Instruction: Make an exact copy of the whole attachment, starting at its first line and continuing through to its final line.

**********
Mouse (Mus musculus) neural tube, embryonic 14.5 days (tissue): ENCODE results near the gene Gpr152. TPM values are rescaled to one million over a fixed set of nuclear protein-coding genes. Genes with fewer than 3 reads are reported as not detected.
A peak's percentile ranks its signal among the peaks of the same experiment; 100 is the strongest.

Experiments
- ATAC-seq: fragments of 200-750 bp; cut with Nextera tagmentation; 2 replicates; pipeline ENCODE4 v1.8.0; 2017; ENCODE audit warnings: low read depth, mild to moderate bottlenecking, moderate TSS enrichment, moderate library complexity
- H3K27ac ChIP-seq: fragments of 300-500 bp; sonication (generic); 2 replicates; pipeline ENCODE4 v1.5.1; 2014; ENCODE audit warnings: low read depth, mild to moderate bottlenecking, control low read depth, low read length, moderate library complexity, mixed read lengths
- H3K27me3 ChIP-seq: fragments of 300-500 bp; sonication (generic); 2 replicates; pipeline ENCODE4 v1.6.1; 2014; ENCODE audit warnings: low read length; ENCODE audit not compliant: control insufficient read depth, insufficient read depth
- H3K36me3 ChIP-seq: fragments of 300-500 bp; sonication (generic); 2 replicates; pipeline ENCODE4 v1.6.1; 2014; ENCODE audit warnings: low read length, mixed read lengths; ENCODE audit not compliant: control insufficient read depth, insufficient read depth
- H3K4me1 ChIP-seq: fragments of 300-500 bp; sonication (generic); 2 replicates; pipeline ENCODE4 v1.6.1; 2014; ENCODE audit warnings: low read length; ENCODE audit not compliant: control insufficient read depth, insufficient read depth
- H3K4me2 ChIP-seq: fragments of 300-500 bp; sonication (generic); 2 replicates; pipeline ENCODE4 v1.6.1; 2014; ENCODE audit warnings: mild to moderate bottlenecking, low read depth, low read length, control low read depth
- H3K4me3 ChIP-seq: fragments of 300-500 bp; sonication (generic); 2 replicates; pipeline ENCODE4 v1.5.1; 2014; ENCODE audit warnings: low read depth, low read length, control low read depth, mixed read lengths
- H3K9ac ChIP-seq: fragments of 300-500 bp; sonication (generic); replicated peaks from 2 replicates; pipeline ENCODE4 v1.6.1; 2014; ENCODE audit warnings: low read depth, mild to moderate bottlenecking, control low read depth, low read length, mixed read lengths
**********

Mouse (Mus musculus) neural tube, embryonic 14.5 days (tissue): ENCODE results near the gene Gpr152. TPM values are rescaled to one million over a fixed set of nuclear protein-coding genes. Genes with fewer than 3 reads are reported as not detected.
A peak's percentile ranks its signal among the peaks of the same experiment; 100 is the strongest.

Experiments
- ATAC-seq: fragments of 200-750 bp; cut with Nextera tagmentation; 2 replicates; pipeline ENCODE4 v1.8.0; 2017; ENCODE audit warnings: low read depth, mild to moderate bottlenecking, moderate TSS enrichment, moderate library complexity
- H3K27ac ChIP-seq: fragments of 300-500 bp; sonication (generic); 2 replicates; pipeline ENCODE4 v1.5.1; 2014; ENCODE audit warnings: low read depth, mild to moderate bottlenecking, control low read depth, low read length, moderate library complexity, mixed read lengths
- H3K27me3 ChIP-seq: fragments of 300-500 bp; sonication (generic); 2 replicates; pipeline ENCODE4 v1.6.1; 2014; ENCODE audit warnings: low read length; ENCODE audit not compliant: control insufficient read depth, insufficient read depth
- H3K36me3 ChIP-seq: fragments of 300-500 bp; sonication (generic); 2 replicates; pipeline ENCODE4 v1.6.1; 2014; ENCODE audit warnings: low read length, mixed read lengths; ENCODE audit not compliant: control insufficient read depth, insufficient read depth
- H3K4me1 ChIP-seq: fragments of 300-500 bp; sonication (generic); 2 replicates; pipeline ENCODE4 v1.6.1; 2014; ENCODE audit warnings: low read length; ENCODE audit not compliant: control insufficient read depth, insufficient read depth
- H3K4me2 ChIP-seq: fragments of 300-500 bp; sonication (generic); 2 replicates; pipeline ENCODE4 v1.6.1; 2014; ENCODE audit warnings: mild to moderate bottlenecking, low read depth, low read length, control low read depth
- H3K4me3 ChIP-seq: fragments of 300-500 bp; sonication (generic); 2 replicates; pipeline ENCODE4 v1.5.1; 2014; ENCODE audit warnings: low read depth, low read length, control low read depth, mixed read lengths
- H3K9ac ChIP-seq: fragments of 300-500 bp; sonication (generic); replicated peaks from 2 replicates; pipeline ENCODE4 v1.6.1; 2014; ENCODE audit warnings: low read depth, mild to moderate bottlenecking, control low read depth, low read length, mixed read lengths